I was never one of nature’s addicts. I smoked spasmodically up to thirty odd years ago then gave it up without a problem when a TV programme showed the damage I was doing to my innards. I once smoked a joint in Amsterdam and such is my abysmal tolerance to drugs that I became almost catatonic. My wife thought I was having a stroke. Luckily she was having a joint herself so she managed to see the funny side. I drink, but not to any excessive degree, in fact I thought I was immune to any sort of addiction until I began writing. This was about seventeen years ago. Since then I’ve written sixteen books published in print, many by mainstream publishers Little,Brown, plus another six e-books, several, so far unsold, scripts, some short stories and a few books started but abandoned.
In short, I write because I’m addicted to writing. I’m a retired builder who always had a couple of sidelines in stand-up comedy and free-lance painting. My writing day begins when the mood and the idea takes me, which can be any time during the 24 hour day. Many’s the time I’ve woken up in the dead of night with an idea I knew I must get down lest I forget it when I get up. I go next door into my writing room―I call it the office ―with the intention of getting the basic idea down and no more. I emerge hours later when the sparrows are singing outside and my wife’s wondering how come she’s got the bed to herself. It’s during these illicit hours when I’m at my most creative. I find my best ideas take shape when my mind is completely at rest, lying in bed having just woken up in the dark, the world is quiet and my brain is giving my ideas its complete and undivided attention.
I’ve tried writing these ideas down on a bedside pad, in the dark, reaching out from under the duvet with a sleepy arm, hoping my pencil is moving in the right direction and ending up trying to translate a page of hieroglyphics the following morning.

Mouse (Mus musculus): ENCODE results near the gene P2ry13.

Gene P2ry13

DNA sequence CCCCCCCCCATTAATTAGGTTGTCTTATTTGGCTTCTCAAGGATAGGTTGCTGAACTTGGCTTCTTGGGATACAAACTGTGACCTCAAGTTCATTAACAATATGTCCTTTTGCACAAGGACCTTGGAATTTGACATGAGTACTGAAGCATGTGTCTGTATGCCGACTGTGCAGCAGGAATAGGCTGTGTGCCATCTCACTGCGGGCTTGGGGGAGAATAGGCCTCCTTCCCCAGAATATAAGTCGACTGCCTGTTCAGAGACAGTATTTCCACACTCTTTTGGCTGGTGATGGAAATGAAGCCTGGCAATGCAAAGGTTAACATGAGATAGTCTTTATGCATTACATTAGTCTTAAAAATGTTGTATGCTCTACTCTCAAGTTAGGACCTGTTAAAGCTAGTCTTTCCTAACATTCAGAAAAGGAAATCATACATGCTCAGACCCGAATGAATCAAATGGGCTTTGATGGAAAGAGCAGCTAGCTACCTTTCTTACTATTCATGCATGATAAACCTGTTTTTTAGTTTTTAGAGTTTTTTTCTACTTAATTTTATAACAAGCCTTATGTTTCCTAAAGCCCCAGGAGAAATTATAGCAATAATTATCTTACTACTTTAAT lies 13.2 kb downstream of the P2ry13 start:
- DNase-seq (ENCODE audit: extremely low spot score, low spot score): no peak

I play golf twice a week and never allow that to interfere with my writing. It’s a game for which a have a great love, but little talent. I need the exercise, I enjoy the camaraderie, the fun and the rare feeling of triumph when I hit a good shot. As a stand-up comedian I still do after-dinner work, perhaps a dozen gigs a year. I don’t paint much anymore. I intend to but haven’t yet got around to it, maybe I’m afraid it’ll take up too much of my time. Painting’s addictive as well.
So, I suppose my writing day is between the hours when I’m not doing anything else. There are 168 hours in a week, golf takes up maybe a dozen of these; sleep takes up 50 to 60, being a loving and dutiful husband, father and grandfather takes up time I can’t put a quantity on; leisure time is important although I regard writing as part of my leisure time so, somewhere within this 168 hours, I reckon there are about 40 or so hours when I find time to sit at my computer, happy as Larry (whoever Larry is). When the muse is upon I have been known to write for six or seven hours nonstop―as many as ten thousand words in a day. Others days I spend hours just doing corrections and improvements, not advancing the book a single word, just making it better. This is equally as satisfying. Some days, if the ideas aren’t there I don’t bother to write at all. I don’t worry because I know the words are in there somewhere, just not ready to come out that’s all. This is probably why I don’t suffer from writer’s block. Not sure I believe in it, to be honest.
Quite often, on my way to bed I’ll tell my wife I’m just nipping into the office to switch off the computer. Then I make the mistake of sitting down to take a quick look at what I’ve done that day and perhaps make the odd correction... perhaps more. After I’ve spent ten minutes or so by my writer’s inner clock I’ll switch off and go to bed. My wife will wake up and ask me what I’ve been doing in there for the last two hours. She’s a very understanding woman who realises that two hours of highly concentrated creativity can be compressed into ten mental minutes. At least that’s my excuse.